We’re a small business, a startup if you will. We’re about seven years in, but we’re really looking to expand. We’re overhauling our referral program, we’re dipping our toes into some loyalty initiatives and things that haven’t been present. We’ve had a lot of success with SMS, and then as we mentioned, social is an important part of our entire marketing ecosystem.
We leverage a ton of UGC content, especially in email. And we’re bringing content down to that personalized level too. I love what was said earlier, that content, and the importance of content relevancy. We’re learning more about what people interact with from a content perspective and when they come in through different types of content, what type of customer they’re probably going to be down the line, and leveraging information to help them.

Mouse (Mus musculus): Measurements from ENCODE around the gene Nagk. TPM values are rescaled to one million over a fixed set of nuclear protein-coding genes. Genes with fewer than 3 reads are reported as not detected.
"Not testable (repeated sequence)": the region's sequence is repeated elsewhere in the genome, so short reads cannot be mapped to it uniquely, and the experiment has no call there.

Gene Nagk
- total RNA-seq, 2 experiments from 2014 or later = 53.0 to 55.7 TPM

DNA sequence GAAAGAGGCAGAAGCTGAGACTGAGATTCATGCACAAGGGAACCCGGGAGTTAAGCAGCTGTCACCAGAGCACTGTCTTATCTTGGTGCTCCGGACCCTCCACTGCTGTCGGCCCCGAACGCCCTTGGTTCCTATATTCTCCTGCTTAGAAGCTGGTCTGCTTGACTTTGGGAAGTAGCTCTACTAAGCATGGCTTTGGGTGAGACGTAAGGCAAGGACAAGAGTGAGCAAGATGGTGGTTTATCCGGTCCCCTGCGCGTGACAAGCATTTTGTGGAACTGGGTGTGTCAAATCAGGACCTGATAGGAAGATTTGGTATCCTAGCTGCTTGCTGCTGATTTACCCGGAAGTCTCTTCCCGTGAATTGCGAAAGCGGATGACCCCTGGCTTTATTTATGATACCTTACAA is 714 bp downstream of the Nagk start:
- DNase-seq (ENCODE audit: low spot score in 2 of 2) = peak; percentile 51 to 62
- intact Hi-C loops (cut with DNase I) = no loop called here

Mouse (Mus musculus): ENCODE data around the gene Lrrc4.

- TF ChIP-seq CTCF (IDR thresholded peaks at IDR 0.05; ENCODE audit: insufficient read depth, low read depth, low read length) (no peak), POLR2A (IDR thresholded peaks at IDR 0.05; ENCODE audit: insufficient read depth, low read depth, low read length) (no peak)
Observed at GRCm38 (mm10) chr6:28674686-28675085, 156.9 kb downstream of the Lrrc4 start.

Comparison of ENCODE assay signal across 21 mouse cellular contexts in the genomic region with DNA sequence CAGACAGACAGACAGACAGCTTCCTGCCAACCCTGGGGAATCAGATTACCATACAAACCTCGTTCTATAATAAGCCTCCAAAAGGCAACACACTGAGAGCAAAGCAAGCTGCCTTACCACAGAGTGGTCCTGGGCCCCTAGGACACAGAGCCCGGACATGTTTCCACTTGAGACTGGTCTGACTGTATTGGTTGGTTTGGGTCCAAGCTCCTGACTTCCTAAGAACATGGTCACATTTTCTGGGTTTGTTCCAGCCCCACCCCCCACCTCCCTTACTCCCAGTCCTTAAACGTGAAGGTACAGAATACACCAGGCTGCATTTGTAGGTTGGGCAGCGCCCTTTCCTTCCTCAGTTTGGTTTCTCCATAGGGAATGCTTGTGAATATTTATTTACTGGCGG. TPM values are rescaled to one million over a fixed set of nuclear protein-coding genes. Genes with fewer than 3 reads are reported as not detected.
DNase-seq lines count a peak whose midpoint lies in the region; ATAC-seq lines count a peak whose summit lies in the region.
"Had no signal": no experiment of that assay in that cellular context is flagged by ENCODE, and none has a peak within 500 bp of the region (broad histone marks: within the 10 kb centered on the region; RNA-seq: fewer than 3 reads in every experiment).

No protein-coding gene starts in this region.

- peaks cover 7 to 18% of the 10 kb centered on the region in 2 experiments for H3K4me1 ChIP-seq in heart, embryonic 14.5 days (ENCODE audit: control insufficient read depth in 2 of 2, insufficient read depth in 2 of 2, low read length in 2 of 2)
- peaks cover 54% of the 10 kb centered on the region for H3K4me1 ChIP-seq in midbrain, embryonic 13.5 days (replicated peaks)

Houman: We’re really thinking about the holistic marketing experience. A customer might come to us through search, or email, or social, and leveraging our first-party data to really drive each of those channels and to ensure that there’s a consistent messaging experience.
Again, it goes back to first-party data. That’s the foundation. We need to make sure that we’re collecting the right pieces of information. How do you do that at scale? That’s where our partnership with Blueshift has come in. We’ve made some great progress over the last 12 months and we’re really looking forward to the future and all the additional possibilities, as we continue to leverage the data that we’ve amassed today.
Mannie: How have you worked within your organization to communicate your vision to be able to rally the troops around this investment?